Instead of staying locked inside his Brooklyn home, 29-year-old software engineer Cameron Couch spent part of his quarantine on a remote island with total strangers, competing head-to-head with them in a variety of physical and intellectual challenges.
Of course, this fictitious island only existed in the virtual realm — in reality, Couch was holed up with his family in North Carolina.
Welcome to the Quarantine Island, an online strategy game that began between friends and family during the coronavirus outbreak in March — and has since grown into a network of competitors across the US and Canada, luring interested players from as far away as the United Kingdom, Australia and New Zealand. Taking place in front of a live Zoom audience, it’s the latest example of how people still in lockdown can stay distracted while having fun and forging new personal connections. Played in nearly monthlong “seasons,” the Quarantine Island is gearing up for its fourth installment on Aug. 19.
“The game itself is super intense and anxiety-producing on its own,” said Couch. “[But] instead of being anxious about everything, my anxiety was pinpointed on to this one topic.”
Inspired in large part by “Survivor,” the Quarantine Island begins with 16 players divided into two teams that compete in daily challenges. They include a riff on a spelling bee, in which players need to spell words while holding a wall sit; someone holding a broom over their head for as long as possible, which can last 45 minutes; or simply solving an online puzzle.
The losing team then votes someone out via private Slack message in a “Banishment Ceremony.” Before long, contestants swap teams before competing individually, then the final three plead their case to a jury comprised of voted-off players as to why they should be the winner.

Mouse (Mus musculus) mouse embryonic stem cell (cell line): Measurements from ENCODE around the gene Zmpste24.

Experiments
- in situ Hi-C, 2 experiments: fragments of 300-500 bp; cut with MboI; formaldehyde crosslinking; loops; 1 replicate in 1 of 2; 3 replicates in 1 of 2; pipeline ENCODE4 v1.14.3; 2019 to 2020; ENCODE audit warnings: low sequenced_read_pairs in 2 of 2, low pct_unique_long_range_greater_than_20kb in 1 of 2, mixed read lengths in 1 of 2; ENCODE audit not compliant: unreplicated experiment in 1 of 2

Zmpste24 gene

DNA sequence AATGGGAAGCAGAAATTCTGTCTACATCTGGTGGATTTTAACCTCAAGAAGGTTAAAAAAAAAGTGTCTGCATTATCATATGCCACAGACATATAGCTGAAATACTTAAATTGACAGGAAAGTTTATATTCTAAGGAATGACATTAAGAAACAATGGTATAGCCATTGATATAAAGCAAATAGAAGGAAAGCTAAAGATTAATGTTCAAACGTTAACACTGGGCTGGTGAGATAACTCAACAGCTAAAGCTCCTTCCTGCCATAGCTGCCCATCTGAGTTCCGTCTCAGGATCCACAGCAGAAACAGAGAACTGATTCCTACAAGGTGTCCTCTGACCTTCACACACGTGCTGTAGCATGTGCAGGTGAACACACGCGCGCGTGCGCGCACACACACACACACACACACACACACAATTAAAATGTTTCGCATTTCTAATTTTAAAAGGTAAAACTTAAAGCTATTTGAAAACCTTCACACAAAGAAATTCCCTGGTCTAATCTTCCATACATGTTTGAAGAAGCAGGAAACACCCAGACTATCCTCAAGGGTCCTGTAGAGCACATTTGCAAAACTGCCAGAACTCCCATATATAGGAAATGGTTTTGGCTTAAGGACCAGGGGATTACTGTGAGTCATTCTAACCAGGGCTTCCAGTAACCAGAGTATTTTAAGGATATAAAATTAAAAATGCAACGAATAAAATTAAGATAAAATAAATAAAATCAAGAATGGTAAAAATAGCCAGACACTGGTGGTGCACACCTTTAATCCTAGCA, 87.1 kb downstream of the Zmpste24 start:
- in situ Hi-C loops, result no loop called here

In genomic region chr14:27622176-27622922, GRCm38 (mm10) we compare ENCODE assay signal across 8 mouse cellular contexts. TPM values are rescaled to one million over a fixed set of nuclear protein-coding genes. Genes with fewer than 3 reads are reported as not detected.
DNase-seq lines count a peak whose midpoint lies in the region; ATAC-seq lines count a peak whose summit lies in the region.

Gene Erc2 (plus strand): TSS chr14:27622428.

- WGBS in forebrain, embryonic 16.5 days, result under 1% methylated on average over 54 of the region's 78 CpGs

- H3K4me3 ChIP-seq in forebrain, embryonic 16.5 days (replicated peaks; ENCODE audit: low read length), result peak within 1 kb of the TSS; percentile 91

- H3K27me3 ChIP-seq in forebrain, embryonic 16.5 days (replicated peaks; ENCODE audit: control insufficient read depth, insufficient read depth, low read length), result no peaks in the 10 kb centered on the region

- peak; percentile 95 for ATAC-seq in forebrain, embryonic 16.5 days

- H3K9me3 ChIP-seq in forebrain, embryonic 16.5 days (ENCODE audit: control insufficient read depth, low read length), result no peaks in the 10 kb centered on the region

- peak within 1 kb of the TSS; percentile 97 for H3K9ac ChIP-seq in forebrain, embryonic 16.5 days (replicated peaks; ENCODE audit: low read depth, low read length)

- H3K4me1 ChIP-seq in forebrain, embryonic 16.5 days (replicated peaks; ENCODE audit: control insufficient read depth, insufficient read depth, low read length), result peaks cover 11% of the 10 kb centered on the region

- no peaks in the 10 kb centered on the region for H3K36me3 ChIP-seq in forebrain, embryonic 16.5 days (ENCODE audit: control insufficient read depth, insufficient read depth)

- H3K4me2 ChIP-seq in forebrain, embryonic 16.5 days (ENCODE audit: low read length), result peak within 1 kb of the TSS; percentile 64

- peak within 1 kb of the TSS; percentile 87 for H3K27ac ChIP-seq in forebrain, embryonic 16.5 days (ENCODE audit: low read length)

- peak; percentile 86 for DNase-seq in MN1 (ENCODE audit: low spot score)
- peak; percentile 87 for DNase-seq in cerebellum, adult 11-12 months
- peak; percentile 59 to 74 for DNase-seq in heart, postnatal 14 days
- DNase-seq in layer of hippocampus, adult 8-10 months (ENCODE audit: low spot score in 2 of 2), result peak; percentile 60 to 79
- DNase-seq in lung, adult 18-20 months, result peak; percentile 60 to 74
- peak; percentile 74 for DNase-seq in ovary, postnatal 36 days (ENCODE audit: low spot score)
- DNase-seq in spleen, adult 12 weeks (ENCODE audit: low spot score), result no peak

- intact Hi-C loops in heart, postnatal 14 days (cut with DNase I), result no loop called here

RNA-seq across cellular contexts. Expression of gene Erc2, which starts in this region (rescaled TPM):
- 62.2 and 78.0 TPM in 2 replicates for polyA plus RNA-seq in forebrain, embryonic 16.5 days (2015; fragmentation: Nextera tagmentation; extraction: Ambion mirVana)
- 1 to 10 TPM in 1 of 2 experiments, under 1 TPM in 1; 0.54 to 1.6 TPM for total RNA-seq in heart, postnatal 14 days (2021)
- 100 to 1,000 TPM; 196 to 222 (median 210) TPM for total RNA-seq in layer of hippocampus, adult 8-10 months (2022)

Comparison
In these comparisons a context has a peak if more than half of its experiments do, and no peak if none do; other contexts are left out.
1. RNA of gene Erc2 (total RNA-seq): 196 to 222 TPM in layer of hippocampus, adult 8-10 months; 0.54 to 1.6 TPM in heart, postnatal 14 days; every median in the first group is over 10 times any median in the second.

As with any good reality competition, there are also confessional videos and an after show, which takes place on Instagram Live, where fans can join in and discuss the game.
Despite its intensity, and its benefits of distraction, players told The Post they made new friends by taking part in the Quarantine Island — people with whom they remain in touch.
“We’re all scattered around and we’ve all talked about eventually meeting up one day and turning these digital friendships into a real thing,” said Couch, who played his season from June into July.
The still-lasting social connections also benefited Adam Daniels, a 31-year-old Long Island City resident, who played in the first and second seasons at a time when he lived alone.
“People that would have never known each other meet and develop cool relationships,” said Daniels, a “Good Morning America” producer. “The fact that it’s all done remotely is incredibly cool from a human standpoint.
“It’s created a camaraderie of weirdos around the country who have had this quarantine experience,” he said.
The Quarantine Island is the brainchild of 29-year-old Kelsey Krasnigor, a resident of Santa Monica, Calif., who works as a script coordinator on “Big Mouth.” She developed it as “something entertaining . . . to distract us,” she said of the original friends-and-family game circle. As it has grown, her concept has developed further, bringing in elements from other television competition series, like “The Circle,” a Netflix show in which players only communicate with each other digitally. In this game, it’s via a Slack channel or, on occasion, Zoom. Now, people who want a piece of the competition must apply via its Instagram page — a process that includes a questionnaire, and submitting two one-minutelong videos telling the gatekeepers about themselves and a funny experience they previously encountered.
All the while, the game has earned the attention of one of Krasnigor’s bosses, actor and comedian Nick Kroll — who promoted it on an Instagram story to his nearly 1 million followers and discussed it during an appearance on “The Bill Simmons Podcast” in May. Actress and comedian Mary Holland took part in the second season, and in a statement provided to The Post, said “I was mentally, physically and emotionally consumed by a game with people I had never been in the same room with.”
Even Krasnigor praises the game’s social perks.
“How cool, I get to walk away from quarantine like, ‘I have 30 new friends!’ ” she said. “Like, who’s making new friends in quarantine?”